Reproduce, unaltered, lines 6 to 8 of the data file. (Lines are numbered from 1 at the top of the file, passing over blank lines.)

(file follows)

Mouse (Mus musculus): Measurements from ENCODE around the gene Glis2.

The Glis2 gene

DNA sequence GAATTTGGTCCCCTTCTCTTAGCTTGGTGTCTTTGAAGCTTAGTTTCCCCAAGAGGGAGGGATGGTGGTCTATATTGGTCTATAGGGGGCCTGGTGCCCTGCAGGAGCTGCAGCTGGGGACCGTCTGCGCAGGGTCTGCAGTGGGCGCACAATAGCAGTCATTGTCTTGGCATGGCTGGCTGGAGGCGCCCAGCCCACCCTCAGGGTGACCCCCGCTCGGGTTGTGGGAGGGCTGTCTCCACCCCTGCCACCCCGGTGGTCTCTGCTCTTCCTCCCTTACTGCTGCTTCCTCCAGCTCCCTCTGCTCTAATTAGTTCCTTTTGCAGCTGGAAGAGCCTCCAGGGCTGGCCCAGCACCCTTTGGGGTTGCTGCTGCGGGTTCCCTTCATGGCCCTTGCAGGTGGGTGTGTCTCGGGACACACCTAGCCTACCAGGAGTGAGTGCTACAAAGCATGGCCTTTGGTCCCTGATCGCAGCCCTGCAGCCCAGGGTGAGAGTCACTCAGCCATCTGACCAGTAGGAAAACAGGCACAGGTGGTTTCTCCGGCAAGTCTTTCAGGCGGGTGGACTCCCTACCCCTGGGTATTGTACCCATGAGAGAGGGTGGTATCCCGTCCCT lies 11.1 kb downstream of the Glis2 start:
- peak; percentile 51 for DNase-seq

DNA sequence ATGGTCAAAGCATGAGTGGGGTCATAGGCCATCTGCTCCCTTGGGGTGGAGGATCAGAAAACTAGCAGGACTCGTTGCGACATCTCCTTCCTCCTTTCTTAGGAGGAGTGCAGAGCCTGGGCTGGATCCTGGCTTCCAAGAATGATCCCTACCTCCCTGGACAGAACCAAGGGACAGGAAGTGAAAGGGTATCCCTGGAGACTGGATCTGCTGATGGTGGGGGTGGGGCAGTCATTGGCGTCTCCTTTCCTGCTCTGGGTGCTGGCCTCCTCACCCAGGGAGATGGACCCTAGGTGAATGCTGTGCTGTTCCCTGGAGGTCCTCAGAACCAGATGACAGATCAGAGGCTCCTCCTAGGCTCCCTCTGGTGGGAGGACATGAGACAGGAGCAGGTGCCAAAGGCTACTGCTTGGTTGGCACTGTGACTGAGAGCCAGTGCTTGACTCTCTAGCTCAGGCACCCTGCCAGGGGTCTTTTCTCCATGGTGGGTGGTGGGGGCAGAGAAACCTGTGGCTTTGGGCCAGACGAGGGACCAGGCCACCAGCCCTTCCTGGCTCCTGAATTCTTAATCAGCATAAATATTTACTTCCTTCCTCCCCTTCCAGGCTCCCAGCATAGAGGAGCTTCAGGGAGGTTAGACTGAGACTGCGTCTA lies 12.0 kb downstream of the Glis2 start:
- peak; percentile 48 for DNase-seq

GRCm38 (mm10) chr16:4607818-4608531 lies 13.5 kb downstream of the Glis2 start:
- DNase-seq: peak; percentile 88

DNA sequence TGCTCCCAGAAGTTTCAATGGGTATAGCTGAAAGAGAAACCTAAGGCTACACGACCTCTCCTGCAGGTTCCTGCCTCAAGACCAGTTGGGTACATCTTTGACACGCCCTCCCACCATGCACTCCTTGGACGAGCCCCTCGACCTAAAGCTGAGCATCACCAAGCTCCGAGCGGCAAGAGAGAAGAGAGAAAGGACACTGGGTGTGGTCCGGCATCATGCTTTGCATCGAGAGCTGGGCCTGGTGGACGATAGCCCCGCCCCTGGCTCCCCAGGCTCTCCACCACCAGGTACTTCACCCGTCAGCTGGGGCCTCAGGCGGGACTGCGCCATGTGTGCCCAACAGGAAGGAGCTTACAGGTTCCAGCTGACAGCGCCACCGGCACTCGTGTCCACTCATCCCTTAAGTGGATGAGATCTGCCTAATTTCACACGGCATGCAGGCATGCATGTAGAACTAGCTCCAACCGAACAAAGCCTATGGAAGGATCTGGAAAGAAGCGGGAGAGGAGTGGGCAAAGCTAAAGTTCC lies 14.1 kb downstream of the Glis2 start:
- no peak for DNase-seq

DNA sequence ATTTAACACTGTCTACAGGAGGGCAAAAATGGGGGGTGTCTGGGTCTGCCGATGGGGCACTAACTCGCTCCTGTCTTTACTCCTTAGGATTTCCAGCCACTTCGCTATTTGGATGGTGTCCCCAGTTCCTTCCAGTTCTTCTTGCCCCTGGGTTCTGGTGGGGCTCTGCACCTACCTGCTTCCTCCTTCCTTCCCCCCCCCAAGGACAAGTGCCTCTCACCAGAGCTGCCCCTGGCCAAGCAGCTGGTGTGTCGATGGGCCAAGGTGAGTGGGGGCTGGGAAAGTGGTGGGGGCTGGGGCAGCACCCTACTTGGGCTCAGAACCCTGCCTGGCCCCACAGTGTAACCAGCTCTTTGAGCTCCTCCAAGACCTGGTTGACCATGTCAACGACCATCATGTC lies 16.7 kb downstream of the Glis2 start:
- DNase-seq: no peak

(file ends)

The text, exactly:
- peak; percentile 48 for DNase-seq

GRCm38 (mm10) chr16:4607818-4608531 lies 13.5 kb downstream of the Glis2 start:
- DNase-seq: peak; percentile 88